warrior noun, often attributive
: a person engaged or experienced in warfare
broadly : a person engaged in some struggle or conflict
Or as Jon Harvey, Monster Truck leader reasons on the title track: “when passion beckons, we answer the call….”
Rewind eight years. A then little known Canadian band released an album called “Furiousity”. It is no exaggeration to say that one of the reasons MVM started was because I loved it and Monster Truck so much and wanted to tell everyone. I went to see them open for Vista Chino. There was me and one other bloke as far as I could tell that weren’t there because john Garcia of Kyuss was the singer in Chino. There was a moment when they played “Sweet Mountain River” and I celebrated like a goal had been scored.
So yeah, look, this is one of those reviews where its kind of pointless me putting a score on thing. I love this band, I love this album. In fact, “Warriors” is exactly the reason why I only ever review records I like. Why would I be arsed criticising some band who had poured their heart and soul into something just because its not to my taste? Especially when music exists like this.
Even for Monster Truck, mind you, this is good.
After the title track (think Black Stone Cherry after Bench Pressing all kinds of weight) there’s a trip to “Fuzz Mountain”. I don’t know where it is, but I want to go there. Jeremy Widerman joins Harvey a top there, bringing the riffs (and if there isn’t a fan so their hair is blowing like Slash on the November Rain video I am going to rage).
I’d also like to meet whoever “Golden Woman” is about. I suspect she’d scare me shitless but I’d enjoy looking. The song is a pure banger. A band at one with rock n roll. The girl probably doesn’t exist, but she’s a rock n roll fantasy. Like the rest of it.
When it wants to, “Warriors” slams. “Live Free” goes back to the early days. Brandon Bliss’ organ is a work of beauty and he adds to the sound incredibly. Live how you want to live. Live proud. Fists up high. Denim clad too. Patches on your jacket.
“Country Living” is one of those songs. Not unlike Blackberry Smoke, that puts you so in love with the American south that you want to move there yourself, write songs on your back porch and give the world the middle finger. Or your boss. Or your ex. Whoever. This is your anthem and “if you need me, I’ll be out in the yard.”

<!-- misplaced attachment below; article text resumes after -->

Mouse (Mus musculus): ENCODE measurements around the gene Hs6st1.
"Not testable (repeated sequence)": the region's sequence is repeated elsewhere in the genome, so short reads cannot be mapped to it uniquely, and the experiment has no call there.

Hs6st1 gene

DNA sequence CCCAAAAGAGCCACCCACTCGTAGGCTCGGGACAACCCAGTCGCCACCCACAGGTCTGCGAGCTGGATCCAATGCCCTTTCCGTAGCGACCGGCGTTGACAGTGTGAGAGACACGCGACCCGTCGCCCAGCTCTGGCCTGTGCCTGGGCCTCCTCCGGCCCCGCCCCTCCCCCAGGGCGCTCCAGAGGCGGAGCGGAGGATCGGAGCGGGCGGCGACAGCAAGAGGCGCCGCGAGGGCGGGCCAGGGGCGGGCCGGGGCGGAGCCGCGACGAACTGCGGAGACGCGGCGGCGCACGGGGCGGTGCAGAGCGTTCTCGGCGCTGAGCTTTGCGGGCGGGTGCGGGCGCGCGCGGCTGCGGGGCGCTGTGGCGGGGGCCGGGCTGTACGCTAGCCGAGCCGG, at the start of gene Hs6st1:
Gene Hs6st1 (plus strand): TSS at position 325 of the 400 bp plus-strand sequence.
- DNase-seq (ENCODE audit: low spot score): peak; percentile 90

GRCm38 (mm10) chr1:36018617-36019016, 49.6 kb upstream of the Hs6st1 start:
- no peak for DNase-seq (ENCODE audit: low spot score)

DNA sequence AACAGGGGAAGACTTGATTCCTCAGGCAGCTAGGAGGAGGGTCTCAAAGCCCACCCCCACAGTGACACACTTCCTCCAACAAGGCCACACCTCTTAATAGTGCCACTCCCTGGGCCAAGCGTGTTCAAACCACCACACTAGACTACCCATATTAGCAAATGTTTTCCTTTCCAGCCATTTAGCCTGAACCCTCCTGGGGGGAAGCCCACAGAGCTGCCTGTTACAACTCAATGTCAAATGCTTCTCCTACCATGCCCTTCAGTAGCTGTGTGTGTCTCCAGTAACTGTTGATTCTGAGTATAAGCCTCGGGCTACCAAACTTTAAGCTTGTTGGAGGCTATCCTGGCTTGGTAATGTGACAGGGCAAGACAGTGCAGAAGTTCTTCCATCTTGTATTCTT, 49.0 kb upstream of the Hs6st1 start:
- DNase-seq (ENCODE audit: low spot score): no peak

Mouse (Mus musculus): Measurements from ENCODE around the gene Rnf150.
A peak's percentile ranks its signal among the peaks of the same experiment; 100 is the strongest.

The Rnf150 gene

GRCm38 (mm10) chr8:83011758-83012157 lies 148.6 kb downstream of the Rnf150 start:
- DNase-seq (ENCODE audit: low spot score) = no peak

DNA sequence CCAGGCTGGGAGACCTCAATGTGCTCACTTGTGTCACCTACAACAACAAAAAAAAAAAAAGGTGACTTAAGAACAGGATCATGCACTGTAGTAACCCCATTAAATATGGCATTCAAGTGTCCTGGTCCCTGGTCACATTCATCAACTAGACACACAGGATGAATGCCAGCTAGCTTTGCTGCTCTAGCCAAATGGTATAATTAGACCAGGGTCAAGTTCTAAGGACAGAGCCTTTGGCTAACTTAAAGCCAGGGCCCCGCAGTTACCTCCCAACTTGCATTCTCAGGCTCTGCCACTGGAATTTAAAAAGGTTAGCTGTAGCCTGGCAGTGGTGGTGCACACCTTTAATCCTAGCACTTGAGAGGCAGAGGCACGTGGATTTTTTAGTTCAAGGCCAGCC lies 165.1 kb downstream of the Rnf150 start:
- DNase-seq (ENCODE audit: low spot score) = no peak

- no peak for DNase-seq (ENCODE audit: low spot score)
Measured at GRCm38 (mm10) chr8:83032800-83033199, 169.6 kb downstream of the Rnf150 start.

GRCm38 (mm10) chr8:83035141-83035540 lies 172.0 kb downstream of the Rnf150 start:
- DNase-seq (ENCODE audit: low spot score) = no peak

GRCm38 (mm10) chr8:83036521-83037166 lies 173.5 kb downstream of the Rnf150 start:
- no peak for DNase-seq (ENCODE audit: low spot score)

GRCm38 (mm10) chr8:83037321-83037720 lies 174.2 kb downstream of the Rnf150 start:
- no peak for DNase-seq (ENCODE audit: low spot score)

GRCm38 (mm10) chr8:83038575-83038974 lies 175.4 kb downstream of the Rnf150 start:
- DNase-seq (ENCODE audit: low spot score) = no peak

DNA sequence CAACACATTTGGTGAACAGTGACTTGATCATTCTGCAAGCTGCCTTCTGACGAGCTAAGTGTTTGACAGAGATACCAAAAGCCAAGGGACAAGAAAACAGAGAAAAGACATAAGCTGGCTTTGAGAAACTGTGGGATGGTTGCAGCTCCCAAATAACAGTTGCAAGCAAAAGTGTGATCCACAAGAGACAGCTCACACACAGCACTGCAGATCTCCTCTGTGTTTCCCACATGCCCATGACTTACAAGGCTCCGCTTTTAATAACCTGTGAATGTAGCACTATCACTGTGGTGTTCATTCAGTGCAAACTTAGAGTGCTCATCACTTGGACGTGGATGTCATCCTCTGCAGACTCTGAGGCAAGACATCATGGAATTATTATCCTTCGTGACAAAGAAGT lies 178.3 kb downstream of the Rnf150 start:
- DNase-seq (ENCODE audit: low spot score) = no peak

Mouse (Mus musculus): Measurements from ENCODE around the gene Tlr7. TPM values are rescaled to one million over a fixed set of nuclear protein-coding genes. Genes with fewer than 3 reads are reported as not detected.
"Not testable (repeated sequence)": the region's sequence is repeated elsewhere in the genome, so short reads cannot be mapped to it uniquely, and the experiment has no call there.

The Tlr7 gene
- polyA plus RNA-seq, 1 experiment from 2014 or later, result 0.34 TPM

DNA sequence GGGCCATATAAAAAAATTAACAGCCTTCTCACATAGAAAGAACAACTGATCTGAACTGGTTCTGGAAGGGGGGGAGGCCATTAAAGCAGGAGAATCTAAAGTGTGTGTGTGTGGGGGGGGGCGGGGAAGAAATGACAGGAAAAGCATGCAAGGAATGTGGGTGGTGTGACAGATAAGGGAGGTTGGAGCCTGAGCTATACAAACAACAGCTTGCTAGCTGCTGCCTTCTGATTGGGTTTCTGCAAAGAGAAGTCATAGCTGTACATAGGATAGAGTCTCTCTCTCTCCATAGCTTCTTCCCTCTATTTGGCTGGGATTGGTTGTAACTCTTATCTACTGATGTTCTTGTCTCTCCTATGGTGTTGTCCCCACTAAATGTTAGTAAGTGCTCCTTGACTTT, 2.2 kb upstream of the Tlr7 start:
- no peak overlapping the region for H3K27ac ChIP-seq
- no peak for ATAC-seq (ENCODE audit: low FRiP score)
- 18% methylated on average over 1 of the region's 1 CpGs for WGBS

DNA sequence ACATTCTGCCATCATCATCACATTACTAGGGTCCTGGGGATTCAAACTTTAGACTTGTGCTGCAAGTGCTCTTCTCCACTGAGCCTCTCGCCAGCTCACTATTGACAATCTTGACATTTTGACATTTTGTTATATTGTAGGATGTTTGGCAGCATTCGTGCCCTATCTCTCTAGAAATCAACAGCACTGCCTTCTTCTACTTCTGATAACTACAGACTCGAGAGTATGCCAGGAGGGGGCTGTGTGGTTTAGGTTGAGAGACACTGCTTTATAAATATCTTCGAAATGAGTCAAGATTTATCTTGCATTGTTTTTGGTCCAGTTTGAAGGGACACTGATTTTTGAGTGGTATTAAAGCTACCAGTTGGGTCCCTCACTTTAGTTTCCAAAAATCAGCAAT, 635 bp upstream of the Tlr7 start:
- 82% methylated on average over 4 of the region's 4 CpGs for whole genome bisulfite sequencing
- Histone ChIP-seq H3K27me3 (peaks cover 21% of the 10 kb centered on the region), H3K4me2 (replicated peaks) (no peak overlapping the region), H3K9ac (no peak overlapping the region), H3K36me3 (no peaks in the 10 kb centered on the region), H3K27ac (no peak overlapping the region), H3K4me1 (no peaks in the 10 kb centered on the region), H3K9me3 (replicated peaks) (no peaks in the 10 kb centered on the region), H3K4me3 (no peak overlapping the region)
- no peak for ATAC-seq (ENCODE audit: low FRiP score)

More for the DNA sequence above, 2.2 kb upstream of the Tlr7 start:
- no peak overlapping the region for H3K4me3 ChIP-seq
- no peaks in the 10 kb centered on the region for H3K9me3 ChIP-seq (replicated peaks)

I’ve listened to this album about 57 times since I was sent it, and consequently have had about 57 different favourite songs on it. This time around its “Get My Things And Go” – featuring Chris Robertson of the aforementioned Black Stone Cherry. Essentially, a bloke gets off work early to find “my wife doing things I couldn’t get her to do to save my life”. Rather than moping, he gets his stuff and does one. I’ll bet he made sure his guitar was in the boot. Why? Because music is all that matters that’s why.
“Love And Time” manages to a big arena filling swaggering beast, Mountain would be proud. And whoever is “in big trouble, pal” in “I Got a Feeling” needs to leave town. There’s a feel of a gang about Monster Truck and all the best bands have the feeling that if you take them on, you’d best come heavy.
“Wild Man” continues that theme, but it sounds so gleeful, so sure of itself that you can’t fail to love it. The same is true of all of it. And as the closing “Still Got Fire” seems underline, they aren’t going to the sunset yet. Rather, they are raging down the fast lane, hair swinging, tunes blaring, not giving a monkeys what anyone thinks. Ask Danko Jones (Google it).
All of this can be summed up in two ways. First you can say what Mike Inez of Alice In Chains said about them – to listen to Monster Truck was “sweaty pig sex with an ex-girlfriend.”
Or you can put it like this: I was listening to the radio the other day and they were advertising a short story competition. One of the judges reasoned that a short story didn’t need to be the whole thing, just to distil the essence and flavour.
And in just over half an hour, that is Monster Truck. That’s why they are the best at this. Their battle is real. Their passion is greater.